As you try to learn American English, one possible stumbling block may be the very pronunciation style focused on in accent reduction training. It is meant to achieve a standard American English accent. By contrast, the native English speakers are you interact with on a business level and socially are more apt to use slang and dialect terms in their speech that you are unfamiliar with. They may also unknowingly pronounce certain words–such as candidate–incorrectly, though they pronounce the word so often this way that you are led to believe their pronunciation is correct. As such you begin to incorporate this pronunciation of the word into your everyday vocabulary being none the wiser.
When it comes to the pronunciation of words like “bobbed wire” and “candidate,”one should not to overlook how the dialect unique to a region of a country impacts word pronunciation, and immediately condemn such pronunciations as being “wrong.” While they be wrong in the sense that some of these pronunciations are non standard English, you should still aim to learn American English from a variety of sources. This will enable you build a stronger vocabulary and gain confidence in a variety of speaking situations.
Affidavit /af-i-dey-vit /
(often mispronounced as affi-david)
This is a mispronunciation that is common to both native English speakers and those who are attempting to learn American English with a neutral accent. The probability that a word such as “affavidavit” is mispronounced increases exponentially when the succeeding word starts with another consonant. Take for example the following sentence: “The affidavit brought to light new questions about Gilbright’s alibi on the night of Dawson’s murder.” Here the ‘i” following the first syllable of the word is pronounced like a long “a”, “affa”, while the final syllables are pronounced “davit” rather than “david”
Bob Wire /bahrbd wahyuh r/
(often mispronounced as bob wire)
If you currently work in a state in the southeastern portion of the US, you may have seen this word in writing as “bob wire” or “bobbed wire”, with the word being pronounced exactly as written. However, this spelling and pronunciation of the word appears to be an arbitrary decision on behalf of the south that has significantly influenced the speech and written work of the area. The southern drawl blends the “ar” that can be seen in the more customary spelling “barbed wire.” Thus it is important that those who learn American English concentrate on clearly enunciating the vowel in the first syllable, as well as the long “i” sound in “wire”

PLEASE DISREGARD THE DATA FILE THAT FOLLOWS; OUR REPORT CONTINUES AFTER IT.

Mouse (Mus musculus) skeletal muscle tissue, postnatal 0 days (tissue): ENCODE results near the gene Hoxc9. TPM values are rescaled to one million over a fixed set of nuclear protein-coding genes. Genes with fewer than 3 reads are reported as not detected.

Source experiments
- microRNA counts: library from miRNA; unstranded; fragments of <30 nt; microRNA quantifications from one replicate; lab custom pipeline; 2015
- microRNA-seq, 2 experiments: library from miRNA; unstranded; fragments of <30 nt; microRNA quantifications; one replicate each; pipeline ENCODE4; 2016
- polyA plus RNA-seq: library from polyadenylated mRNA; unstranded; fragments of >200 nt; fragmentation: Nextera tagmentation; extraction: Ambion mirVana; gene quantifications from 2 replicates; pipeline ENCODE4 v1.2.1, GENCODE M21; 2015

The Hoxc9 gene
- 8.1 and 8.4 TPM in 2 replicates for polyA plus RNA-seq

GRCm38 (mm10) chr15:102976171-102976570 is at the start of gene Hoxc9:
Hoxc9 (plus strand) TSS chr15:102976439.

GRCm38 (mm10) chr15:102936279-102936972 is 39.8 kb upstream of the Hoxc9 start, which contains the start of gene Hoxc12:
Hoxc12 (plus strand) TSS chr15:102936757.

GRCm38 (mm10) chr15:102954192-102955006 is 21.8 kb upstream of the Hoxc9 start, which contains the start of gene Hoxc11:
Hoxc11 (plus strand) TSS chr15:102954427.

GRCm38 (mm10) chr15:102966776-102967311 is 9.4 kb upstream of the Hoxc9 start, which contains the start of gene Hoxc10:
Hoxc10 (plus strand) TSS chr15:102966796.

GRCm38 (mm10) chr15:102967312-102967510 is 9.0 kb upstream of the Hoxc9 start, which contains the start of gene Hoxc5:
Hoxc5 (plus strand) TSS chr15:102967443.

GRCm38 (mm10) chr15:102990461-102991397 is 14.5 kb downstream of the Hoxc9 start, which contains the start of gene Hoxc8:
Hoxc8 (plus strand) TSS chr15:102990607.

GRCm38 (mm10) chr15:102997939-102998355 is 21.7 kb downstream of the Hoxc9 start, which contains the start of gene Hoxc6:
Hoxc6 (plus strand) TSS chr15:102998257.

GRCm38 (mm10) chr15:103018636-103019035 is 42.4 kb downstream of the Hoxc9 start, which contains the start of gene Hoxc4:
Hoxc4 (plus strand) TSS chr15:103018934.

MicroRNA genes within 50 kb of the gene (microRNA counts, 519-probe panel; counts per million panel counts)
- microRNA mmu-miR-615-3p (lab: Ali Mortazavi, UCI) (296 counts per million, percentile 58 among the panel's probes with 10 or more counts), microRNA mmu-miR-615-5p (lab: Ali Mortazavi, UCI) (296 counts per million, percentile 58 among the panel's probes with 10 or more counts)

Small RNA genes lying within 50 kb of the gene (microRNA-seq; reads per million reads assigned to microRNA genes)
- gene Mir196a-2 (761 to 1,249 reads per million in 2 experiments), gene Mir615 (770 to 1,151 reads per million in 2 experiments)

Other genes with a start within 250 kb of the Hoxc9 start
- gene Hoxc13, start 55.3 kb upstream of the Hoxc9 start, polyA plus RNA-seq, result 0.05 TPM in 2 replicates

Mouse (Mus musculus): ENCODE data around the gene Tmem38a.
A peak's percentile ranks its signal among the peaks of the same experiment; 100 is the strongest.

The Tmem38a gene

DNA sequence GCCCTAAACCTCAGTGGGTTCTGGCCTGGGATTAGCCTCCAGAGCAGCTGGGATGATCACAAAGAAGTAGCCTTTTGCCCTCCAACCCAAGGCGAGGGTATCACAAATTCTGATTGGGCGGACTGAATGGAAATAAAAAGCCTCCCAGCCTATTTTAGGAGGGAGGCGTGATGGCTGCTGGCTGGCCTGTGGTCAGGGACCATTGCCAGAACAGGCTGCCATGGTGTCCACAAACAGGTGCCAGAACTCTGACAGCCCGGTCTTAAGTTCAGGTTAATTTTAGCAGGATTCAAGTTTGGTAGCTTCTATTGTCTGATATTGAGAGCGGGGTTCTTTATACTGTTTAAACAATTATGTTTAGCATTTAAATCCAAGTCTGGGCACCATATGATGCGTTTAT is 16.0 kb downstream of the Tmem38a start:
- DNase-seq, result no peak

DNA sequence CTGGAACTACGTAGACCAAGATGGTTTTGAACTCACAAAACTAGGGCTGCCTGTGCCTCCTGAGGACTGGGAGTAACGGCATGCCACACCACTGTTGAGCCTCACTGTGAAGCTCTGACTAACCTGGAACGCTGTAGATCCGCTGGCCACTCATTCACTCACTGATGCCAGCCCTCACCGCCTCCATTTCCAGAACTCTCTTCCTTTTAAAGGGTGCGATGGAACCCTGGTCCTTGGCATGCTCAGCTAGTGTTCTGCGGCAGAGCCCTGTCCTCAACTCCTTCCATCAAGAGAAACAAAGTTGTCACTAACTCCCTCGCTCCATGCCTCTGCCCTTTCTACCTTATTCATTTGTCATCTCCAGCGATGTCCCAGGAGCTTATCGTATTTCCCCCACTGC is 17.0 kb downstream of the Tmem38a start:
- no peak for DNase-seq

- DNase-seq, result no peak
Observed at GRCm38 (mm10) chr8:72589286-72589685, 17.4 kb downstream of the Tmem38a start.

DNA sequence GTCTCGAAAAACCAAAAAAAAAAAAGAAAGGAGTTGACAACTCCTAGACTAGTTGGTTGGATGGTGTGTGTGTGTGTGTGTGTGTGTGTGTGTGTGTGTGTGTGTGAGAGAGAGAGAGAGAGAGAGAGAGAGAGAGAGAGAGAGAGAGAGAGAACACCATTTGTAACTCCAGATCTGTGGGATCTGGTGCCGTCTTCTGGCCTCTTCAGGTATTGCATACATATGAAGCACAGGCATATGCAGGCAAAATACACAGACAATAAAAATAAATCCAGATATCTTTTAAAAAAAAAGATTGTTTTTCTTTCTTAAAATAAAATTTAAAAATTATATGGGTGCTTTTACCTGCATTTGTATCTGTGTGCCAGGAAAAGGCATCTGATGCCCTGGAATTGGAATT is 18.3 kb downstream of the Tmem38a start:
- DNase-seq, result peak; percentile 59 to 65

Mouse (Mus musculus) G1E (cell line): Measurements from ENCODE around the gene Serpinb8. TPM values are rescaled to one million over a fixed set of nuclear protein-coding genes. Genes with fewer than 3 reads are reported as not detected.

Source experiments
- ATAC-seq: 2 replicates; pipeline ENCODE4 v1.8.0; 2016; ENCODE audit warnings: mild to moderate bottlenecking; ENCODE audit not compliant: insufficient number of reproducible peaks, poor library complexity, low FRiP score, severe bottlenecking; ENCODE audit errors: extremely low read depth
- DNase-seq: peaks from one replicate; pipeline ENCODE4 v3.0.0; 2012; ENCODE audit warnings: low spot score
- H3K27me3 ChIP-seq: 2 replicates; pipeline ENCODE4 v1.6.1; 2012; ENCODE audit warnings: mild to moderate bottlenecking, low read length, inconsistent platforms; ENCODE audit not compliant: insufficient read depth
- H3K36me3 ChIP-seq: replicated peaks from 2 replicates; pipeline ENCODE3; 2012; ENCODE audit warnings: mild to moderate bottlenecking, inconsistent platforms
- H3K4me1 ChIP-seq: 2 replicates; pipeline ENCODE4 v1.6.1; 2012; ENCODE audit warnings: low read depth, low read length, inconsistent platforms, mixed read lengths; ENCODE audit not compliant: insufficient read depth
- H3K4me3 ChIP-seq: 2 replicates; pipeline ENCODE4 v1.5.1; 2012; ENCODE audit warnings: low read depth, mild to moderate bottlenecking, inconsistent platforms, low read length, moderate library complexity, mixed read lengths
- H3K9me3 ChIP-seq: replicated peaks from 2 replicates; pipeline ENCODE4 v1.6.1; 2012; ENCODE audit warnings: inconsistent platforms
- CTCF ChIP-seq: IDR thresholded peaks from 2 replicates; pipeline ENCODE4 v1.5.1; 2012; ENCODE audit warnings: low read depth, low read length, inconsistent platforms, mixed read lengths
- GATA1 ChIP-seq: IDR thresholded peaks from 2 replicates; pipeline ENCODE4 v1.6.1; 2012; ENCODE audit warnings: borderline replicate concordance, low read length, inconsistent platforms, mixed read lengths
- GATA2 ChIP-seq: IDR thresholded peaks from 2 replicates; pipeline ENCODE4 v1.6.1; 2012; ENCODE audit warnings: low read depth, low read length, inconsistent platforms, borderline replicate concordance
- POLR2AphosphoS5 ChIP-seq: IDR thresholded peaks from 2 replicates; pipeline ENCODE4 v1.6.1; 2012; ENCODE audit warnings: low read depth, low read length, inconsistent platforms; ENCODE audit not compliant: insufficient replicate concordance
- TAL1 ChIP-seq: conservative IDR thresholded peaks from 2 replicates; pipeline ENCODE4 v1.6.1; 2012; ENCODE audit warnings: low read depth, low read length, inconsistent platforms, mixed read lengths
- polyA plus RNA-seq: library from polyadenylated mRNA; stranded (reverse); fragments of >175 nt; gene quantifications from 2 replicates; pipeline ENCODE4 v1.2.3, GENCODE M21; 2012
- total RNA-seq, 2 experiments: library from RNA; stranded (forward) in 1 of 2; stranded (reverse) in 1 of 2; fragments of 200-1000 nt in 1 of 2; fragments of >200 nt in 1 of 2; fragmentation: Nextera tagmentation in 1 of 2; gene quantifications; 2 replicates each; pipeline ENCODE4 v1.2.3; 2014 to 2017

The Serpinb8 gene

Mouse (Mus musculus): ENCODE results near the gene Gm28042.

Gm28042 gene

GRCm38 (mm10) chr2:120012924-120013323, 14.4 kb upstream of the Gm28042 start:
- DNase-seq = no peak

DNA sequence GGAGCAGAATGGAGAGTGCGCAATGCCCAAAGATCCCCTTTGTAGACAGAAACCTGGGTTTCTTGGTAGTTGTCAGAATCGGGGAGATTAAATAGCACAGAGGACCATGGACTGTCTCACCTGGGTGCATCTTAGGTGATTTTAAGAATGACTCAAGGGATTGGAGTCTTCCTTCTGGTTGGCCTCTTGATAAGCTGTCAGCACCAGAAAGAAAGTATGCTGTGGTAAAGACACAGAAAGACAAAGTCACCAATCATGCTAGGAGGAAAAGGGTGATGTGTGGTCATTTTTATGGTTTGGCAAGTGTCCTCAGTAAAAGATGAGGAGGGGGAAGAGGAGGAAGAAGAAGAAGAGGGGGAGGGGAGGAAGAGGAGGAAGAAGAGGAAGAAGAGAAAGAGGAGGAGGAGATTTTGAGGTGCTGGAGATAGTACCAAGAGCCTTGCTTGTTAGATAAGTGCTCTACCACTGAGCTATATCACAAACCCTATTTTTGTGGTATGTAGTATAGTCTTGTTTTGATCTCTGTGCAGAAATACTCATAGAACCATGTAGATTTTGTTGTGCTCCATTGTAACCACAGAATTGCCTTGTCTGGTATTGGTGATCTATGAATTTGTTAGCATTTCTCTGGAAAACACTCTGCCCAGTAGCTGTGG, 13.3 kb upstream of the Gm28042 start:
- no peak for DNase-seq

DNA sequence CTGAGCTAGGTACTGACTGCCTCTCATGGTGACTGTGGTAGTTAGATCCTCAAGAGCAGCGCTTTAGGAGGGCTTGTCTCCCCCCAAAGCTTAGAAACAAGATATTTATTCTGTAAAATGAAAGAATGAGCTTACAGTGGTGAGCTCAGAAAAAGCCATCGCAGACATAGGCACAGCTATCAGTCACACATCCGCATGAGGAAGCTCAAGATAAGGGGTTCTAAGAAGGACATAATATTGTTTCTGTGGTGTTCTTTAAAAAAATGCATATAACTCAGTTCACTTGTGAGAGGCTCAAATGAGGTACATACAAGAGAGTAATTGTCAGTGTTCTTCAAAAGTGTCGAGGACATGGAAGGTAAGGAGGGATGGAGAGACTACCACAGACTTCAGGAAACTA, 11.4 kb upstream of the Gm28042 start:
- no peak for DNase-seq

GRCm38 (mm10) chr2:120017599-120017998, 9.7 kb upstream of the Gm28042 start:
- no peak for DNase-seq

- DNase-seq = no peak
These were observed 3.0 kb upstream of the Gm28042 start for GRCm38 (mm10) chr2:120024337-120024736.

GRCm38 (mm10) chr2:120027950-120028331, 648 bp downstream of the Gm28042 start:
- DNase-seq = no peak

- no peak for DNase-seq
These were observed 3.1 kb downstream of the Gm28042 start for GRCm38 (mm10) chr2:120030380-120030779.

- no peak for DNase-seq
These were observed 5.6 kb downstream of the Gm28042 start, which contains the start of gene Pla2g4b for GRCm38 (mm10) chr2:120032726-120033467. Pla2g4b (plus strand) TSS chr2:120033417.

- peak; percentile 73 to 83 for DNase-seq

(often mispronounced as cannidate)
The common mispronunciation here eliminates the second syllable in this word. Although you may have told others around you that you are working to learn American English with a neutral accent, this can sound rushed and unprofessional nonetheless. Split the word into three syllables and slowly begin your pronunciation, paying particular attention to the “d” which begins the second syllable. Treat the “i” as a short vowel and pronounce it in rhythm with- date quickly. Finally, try saying the word as many times as necessary at regular speed until you feel comfortable with it.
(often mispronounced as dial-ate)
A long ‘i’ sound at the beginning of a word such as “dilate” can sometimes make it tempting to squeeze in an additional vowel. Especially when you think about the word ‘dial’. In this case, resist the temptation and just stick to the single vowel. Go straight to the second syllable ‘late’ right after you pronounce the ‘i’ in ‘di’.
Learn American English – Where to Start
To understand English grammar concepts in the most efficient way possible, one should first consider practicing through the repetition of grammatically correct sentences. This is, after all, the way children first learn to speak – they listen to their parents and mimic what they say, then they learn to read and write.
Once you begin to learn American English and feel comfortable with its natural rhythm, you will want to become familiar with the basics of grammar. These basics include not only knowing what subjects, verbs, predicated, and articles are, but also knowing when and where to use each of them when speaking. If you feel like you have the basics of American English down, but you still have a foreign accent while speaking, you have the option of seeing an accent reduction specialist. He or she will provide you with all the necessary tools you would need to improve your pronunciation and bring you one one step closer to speaking American English with a standard American accent.